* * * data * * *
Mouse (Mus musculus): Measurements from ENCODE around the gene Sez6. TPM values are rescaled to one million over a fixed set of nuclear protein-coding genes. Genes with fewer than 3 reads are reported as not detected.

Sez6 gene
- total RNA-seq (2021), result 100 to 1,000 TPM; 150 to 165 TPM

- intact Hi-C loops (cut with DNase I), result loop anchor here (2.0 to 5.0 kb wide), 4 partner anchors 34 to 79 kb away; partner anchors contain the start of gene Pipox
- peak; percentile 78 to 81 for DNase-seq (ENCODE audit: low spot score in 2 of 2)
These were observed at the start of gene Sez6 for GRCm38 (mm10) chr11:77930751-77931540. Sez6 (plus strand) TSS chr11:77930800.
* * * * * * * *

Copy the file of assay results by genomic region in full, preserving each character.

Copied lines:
Mouse (Mus musculus): Measurements from ENCODE around the gene Sez6. TPM values are rescaled to one million over a fixed set of nuclear protein-coding genes. Genes with fewer than 3 reads are reported as not detected.

Sez6 gene
- total RNA-seq (2021), result 100 to 1,000 TPM; 150 to 165 TPM

- intact Hi-C loops (cut with DNase I), result loop anchor here (2.0 to 5.0 kb wide), 4 partner anchors 34 to 79 kb away; partner anchors contain the start of gene Pipox
- peak; percentile 78 to 81 for DNase-seq (ENCODE audit: low spot score in 2 of 2)
These were observed at the start of gene Sez6 for GRCm38 (mm10) chr11:77930751-77931540. Sez6 (plus strand) TSS chr11:77930800.